Je ne suis pas un fan absolu de l'approche "mathématique" des réseaux quand il s'agit de se pencher sur le "domaine des affaires/choses humaines". Penser en terme systémique/statistique revient en effet à évacuer tout ce qui relève de la signification sociale des échanges (et des matrices/ configurations stratégiques).
    Cela n'empêche pas l'approche d'être très inspirante, et c'est le plus important pour la recherche.

    S'agissant de l'Afrique de l'Ouest en général, il est vrai qu'il s'y tient une guerre larvée entre les US et la France, et que nous la perdons en partie en raison de la nullité tactique et stratégique du précédent président (certains parlent de trahison à mots couverts). Pour ce qui est de la Cote d'Ivoire proprement dite, le problème vient des burkinabe. Ces derniers, migrants qui n'ont jamais participé de près ou de loin à la conception des infrastructures du pays, n'ont rien trouvé de mieux à faire que de virer les élites ivoiriennes qui faisaient jusque là tourner le pays (en plus de leur donner du travail...), les seules à disposer du savoir et des compétences requis, afin de placer les membres de leur propre communauté à tous les postes de direction. Sauf qu'ils ne savent pas faire !!
    Les autres, bien sûr, ont décidé de ne rien faire pour les y aider (faut pas déconner non plus... après s'être fait spolier le fruit de leur travail). Tout cela se terminera par une guerre civile,et/ou par une partition du pays, et les burkinabe seront virés.
    Au final, en Afrique de l'Ouest, les USA ramasseront la mise si rien n'est fait du côté français. Et rien ne semble devoir se faire...

    1. There are two comments to address here--the first is the question of the applicability of the mathematical techniques to social/economic problems; the second is the more specific comment on the complex problems facing Cote d'Ivoire.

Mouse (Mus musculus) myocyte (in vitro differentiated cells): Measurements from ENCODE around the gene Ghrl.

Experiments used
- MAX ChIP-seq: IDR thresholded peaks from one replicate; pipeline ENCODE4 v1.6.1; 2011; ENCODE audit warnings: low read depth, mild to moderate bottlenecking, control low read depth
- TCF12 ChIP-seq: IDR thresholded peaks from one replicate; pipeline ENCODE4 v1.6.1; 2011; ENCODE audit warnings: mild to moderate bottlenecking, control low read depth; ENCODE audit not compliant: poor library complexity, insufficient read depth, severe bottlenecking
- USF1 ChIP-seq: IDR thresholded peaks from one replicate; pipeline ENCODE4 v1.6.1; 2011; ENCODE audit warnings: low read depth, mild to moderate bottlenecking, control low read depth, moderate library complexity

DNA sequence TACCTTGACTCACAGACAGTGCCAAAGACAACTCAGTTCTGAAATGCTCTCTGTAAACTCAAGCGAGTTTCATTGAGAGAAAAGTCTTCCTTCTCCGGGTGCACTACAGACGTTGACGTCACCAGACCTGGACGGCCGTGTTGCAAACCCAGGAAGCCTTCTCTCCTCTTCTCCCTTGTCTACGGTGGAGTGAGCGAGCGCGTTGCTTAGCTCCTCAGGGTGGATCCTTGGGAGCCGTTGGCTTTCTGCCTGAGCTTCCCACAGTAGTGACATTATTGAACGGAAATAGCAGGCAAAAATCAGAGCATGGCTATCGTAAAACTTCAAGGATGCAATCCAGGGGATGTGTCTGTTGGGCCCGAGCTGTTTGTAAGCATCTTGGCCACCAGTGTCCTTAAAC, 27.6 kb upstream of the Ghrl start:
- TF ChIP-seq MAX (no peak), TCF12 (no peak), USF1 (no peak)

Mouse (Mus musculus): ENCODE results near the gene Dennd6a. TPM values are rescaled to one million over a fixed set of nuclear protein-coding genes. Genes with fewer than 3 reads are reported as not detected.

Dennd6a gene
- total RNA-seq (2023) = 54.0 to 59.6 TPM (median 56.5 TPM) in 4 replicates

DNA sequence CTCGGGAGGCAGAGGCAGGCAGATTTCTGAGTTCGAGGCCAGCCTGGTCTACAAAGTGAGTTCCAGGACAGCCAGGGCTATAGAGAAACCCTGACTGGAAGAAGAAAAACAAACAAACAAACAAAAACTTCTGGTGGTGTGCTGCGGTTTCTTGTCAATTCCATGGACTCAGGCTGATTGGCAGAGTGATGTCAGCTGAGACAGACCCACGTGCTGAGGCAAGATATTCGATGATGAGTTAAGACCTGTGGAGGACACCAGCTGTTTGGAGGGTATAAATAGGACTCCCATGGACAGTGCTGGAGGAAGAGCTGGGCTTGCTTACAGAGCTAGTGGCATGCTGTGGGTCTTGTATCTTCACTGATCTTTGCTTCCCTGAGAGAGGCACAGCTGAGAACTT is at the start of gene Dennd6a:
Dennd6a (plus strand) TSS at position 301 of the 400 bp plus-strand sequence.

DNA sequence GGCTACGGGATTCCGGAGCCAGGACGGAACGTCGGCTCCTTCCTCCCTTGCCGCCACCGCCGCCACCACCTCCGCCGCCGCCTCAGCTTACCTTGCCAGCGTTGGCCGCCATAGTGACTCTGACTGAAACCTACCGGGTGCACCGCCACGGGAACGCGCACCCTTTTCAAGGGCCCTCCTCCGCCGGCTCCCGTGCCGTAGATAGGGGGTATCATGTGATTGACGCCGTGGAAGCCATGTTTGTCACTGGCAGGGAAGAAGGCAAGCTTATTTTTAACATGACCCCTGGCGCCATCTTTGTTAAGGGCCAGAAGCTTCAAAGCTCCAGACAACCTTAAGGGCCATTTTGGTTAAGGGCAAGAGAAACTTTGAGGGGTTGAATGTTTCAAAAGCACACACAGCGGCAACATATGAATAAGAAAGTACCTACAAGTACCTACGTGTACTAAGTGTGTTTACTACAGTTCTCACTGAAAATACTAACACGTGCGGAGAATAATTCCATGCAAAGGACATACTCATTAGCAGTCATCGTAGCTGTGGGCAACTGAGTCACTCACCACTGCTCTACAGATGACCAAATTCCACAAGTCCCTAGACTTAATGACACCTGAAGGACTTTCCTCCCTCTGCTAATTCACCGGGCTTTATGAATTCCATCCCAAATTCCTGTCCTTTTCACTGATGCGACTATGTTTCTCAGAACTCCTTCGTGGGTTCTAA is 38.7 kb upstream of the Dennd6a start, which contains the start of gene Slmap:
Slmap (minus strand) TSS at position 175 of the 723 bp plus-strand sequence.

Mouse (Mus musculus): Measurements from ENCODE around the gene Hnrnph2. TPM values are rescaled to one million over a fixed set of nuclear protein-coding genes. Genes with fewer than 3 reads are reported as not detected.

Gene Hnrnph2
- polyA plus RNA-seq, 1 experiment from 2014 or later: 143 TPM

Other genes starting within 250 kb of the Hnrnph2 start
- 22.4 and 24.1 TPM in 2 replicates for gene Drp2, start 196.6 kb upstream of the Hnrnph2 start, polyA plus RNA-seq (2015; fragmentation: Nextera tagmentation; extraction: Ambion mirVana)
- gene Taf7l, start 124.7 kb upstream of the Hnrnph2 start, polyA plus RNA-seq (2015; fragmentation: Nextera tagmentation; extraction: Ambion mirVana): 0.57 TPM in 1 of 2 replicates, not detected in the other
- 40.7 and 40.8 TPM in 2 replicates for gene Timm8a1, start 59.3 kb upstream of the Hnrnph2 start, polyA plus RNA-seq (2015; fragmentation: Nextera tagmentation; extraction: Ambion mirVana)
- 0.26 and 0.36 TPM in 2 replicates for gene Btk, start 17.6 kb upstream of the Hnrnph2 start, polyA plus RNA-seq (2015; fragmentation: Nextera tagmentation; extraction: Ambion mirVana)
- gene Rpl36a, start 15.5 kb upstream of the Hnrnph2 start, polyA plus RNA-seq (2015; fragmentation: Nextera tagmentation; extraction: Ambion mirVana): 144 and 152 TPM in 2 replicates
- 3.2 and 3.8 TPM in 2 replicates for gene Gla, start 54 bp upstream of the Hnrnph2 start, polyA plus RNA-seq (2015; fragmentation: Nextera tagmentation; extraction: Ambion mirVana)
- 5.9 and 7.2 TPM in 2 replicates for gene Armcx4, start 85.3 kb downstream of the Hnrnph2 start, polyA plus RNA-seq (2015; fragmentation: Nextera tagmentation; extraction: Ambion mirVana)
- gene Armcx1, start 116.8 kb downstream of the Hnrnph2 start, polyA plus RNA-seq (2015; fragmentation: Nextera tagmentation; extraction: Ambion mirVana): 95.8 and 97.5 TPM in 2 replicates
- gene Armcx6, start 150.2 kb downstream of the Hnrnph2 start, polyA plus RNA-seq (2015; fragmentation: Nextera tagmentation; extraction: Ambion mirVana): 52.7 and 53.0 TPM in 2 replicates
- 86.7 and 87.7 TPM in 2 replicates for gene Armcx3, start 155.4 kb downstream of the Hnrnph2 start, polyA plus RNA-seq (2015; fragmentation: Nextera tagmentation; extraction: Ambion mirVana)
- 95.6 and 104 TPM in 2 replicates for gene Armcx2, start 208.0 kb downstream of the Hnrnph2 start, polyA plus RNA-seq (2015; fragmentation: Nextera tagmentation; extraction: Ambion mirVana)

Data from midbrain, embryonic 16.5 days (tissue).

For your first comment, I have attempted to use methods devised to reveal the dynamics of complex nonlinear systems. In theory, it may be possible to determine differential equations governing the system, but this is not as helpful as it would appear, because the time-evolution of these systems typically shows extreme sensitivity to initial conditions, making specific predictions impossible. So there will be no psychohistory, although some probabilistic estimates can be made. This condition is also noted in natural systems, which is why we can discuss future earthquakes only in a probabilistic sense, but any specific prediction is impossible.

      Your second comment on the nature of the French influence on the internal politics of Cote d'Ivoire goes beyond the detail that I wished to entertain on the subject. Not because it is not interesting or relevant, but I am not familiar enough with the topic. I have spent a lot of time in Ghana over the past fifteen years and have only a rudimentary understanding of the political issues between north and south there.

      The Ghanaian perspective on the Ivoiran civil war focussed on the role of France in the future development of the country. The perception in Ghana (probably simplistic) was that the victory by Ouattara represented the return of Cote d'Ivoire to control by France; and that a victory by Gbagbo would have meant true independence for Ivoirans. The issue of the Burkinese vs "true-blooded" Ivoirans was viewed in much the same way.